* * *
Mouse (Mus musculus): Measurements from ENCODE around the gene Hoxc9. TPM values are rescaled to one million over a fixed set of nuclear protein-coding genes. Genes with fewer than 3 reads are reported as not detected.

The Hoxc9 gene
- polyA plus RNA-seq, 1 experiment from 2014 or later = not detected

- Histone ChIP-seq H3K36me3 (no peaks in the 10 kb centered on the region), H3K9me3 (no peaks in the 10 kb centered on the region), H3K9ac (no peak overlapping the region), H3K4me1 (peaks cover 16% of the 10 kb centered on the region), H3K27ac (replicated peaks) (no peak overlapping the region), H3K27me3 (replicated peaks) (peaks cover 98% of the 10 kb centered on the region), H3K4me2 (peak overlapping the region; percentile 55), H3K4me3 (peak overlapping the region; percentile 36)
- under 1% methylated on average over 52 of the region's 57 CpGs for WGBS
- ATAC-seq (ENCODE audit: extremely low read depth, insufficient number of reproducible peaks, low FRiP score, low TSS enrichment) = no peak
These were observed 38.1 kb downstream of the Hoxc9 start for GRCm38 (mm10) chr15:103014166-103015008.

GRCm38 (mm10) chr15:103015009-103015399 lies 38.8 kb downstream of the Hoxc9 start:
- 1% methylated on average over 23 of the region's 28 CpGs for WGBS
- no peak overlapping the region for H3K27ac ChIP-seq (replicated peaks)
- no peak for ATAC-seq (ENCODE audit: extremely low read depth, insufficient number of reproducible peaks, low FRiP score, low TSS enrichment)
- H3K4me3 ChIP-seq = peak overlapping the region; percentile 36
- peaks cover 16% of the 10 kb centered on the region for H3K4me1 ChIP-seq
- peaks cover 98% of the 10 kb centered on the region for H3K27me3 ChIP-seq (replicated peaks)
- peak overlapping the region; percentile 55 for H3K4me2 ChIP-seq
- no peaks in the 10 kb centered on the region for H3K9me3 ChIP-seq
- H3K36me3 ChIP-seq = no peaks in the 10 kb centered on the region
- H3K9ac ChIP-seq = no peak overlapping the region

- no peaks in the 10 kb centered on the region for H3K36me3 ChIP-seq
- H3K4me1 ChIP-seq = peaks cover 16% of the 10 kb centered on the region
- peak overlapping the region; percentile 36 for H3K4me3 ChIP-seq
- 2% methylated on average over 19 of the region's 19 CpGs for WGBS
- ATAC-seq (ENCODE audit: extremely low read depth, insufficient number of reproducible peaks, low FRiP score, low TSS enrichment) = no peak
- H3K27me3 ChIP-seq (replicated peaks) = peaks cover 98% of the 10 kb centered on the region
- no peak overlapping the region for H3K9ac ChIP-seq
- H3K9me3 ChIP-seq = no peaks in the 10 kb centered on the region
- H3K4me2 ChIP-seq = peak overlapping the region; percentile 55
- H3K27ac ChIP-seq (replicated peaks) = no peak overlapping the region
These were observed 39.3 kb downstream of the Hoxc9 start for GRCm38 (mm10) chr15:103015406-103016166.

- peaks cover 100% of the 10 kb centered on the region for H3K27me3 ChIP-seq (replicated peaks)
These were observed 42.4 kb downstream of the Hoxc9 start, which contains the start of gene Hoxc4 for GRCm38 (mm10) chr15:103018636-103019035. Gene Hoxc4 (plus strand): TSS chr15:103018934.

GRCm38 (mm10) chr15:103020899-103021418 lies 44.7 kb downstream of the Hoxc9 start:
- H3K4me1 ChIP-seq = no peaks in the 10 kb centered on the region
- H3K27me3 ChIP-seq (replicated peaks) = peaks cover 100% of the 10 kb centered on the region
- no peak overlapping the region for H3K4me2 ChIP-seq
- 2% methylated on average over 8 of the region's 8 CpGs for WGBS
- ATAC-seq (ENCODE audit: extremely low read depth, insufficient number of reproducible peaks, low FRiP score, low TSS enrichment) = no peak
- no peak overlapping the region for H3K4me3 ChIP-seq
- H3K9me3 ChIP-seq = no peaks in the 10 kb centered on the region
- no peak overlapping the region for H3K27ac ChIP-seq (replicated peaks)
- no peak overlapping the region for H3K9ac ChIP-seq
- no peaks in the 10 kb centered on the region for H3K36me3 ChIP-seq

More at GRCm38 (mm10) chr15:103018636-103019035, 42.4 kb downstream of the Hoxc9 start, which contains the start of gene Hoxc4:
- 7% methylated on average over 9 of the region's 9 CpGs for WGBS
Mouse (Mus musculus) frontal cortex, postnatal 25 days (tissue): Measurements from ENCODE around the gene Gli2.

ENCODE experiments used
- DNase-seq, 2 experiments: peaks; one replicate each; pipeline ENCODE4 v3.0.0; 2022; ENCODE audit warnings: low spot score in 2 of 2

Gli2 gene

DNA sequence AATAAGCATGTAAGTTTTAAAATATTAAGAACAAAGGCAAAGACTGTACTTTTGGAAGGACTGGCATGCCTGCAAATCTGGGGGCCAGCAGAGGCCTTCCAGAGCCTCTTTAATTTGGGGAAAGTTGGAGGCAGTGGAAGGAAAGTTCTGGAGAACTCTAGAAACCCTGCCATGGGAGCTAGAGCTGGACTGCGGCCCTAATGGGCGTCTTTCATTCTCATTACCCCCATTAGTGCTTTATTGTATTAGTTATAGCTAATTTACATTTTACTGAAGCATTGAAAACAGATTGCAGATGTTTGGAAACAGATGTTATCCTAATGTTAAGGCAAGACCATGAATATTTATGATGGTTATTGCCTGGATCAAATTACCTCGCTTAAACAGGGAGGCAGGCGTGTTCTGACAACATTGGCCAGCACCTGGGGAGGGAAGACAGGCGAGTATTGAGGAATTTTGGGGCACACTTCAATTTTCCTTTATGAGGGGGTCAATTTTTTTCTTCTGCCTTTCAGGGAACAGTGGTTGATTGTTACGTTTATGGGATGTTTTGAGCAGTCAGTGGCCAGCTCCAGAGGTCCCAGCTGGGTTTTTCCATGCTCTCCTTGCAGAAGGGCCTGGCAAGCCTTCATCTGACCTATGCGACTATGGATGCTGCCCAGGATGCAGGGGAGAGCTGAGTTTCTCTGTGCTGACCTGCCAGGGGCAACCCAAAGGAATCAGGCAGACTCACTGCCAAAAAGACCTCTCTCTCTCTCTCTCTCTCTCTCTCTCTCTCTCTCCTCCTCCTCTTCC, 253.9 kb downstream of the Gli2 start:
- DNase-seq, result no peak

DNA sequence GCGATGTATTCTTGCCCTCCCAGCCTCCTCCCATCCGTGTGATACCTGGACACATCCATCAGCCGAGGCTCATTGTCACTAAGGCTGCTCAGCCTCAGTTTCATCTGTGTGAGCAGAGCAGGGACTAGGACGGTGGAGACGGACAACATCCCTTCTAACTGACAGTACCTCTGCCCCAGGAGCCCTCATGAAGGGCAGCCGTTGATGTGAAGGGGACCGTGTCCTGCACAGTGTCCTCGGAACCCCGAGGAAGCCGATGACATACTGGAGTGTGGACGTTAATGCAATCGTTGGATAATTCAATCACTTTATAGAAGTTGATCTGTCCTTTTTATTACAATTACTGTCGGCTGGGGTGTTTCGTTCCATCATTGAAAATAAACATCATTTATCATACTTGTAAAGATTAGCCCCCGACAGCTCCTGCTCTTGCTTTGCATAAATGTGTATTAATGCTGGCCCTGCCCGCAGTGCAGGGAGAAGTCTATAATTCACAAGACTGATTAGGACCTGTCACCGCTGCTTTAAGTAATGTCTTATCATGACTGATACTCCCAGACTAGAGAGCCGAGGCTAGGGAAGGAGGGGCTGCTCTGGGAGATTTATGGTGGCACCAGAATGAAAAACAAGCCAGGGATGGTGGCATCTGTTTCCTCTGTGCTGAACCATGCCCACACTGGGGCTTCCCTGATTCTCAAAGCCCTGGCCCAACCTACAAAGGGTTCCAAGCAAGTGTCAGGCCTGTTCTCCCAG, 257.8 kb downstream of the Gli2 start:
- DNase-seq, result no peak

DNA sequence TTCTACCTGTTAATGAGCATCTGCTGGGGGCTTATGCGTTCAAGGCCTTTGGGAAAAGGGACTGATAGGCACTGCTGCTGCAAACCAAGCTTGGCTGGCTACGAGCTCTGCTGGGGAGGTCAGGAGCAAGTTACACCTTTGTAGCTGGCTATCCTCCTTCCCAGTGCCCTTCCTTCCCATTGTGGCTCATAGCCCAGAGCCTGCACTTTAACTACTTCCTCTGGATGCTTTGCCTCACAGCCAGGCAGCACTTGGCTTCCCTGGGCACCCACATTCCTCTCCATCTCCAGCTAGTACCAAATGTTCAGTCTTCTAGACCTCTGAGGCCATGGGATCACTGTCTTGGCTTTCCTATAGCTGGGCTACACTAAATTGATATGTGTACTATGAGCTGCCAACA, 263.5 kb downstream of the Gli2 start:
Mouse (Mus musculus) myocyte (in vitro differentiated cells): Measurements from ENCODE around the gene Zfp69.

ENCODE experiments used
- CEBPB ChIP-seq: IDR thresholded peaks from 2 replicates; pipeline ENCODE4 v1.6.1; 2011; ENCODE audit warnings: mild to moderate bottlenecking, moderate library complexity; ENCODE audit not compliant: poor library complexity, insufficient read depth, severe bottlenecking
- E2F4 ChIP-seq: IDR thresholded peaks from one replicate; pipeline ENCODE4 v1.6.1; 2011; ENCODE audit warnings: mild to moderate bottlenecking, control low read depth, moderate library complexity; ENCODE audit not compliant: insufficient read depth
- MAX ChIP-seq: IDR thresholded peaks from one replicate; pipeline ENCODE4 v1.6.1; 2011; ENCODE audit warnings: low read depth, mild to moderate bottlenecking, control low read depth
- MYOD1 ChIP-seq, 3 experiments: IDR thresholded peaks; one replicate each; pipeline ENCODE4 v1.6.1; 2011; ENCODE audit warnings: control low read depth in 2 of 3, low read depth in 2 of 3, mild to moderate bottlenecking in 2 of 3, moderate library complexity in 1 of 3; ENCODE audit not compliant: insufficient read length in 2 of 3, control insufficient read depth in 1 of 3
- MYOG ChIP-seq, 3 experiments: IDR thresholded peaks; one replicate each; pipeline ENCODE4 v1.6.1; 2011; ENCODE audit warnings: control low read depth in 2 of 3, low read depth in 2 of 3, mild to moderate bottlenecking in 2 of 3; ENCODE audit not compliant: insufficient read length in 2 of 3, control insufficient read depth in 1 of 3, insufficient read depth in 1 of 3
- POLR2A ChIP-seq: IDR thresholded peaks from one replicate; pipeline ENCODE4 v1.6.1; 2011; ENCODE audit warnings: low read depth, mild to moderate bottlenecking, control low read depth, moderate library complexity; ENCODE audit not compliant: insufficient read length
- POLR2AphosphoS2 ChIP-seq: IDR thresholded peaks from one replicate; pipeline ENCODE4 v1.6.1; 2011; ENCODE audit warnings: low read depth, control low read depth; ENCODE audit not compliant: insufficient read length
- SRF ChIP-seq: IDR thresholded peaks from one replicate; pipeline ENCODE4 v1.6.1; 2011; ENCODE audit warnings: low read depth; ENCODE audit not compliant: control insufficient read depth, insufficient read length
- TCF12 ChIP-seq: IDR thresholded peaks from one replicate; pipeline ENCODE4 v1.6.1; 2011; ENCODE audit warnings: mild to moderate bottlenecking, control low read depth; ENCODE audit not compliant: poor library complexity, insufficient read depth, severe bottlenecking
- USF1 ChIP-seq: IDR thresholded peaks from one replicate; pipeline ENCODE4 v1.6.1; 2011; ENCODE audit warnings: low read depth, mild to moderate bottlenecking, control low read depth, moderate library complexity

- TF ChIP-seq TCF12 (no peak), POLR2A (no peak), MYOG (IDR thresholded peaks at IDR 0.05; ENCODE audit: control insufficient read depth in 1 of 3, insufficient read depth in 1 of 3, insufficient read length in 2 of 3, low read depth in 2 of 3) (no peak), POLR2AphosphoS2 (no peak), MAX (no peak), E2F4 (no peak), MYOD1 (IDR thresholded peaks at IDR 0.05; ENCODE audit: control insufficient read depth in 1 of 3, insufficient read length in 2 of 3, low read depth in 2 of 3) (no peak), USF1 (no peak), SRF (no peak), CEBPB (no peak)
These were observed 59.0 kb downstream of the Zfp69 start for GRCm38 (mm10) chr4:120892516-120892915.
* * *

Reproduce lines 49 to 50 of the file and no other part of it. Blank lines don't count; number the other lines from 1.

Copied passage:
DNA sequence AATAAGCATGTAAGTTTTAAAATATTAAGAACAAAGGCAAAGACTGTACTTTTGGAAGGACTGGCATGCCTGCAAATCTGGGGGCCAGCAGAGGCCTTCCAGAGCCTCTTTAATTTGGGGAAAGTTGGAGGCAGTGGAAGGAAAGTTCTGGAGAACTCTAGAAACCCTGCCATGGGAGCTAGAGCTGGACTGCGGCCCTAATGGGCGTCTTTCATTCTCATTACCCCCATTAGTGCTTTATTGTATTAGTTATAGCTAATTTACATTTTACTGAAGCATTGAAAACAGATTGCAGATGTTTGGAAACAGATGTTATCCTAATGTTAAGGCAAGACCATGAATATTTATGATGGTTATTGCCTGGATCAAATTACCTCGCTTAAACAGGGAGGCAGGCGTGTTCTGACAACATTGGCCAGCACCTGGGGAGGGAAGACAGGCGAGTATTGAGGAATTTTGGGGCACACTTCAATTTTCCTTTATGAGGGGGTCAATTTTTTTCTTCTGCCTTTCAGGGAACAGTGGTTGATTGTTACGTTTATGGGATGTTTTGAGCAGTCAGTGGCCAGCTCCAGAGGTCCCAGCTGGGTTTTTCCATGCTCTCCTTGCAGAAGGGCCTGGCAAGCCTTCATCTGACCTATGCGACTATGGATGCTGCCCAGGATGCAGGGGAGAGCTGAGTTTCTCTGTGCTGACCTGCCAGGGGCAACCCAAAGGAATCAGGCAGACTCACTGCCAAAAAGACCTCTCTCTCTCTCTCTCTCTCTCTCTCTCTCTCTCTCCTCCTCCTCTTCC, 253.9 kb downstream of the Gli2 start:
- DNase-seq, result no peak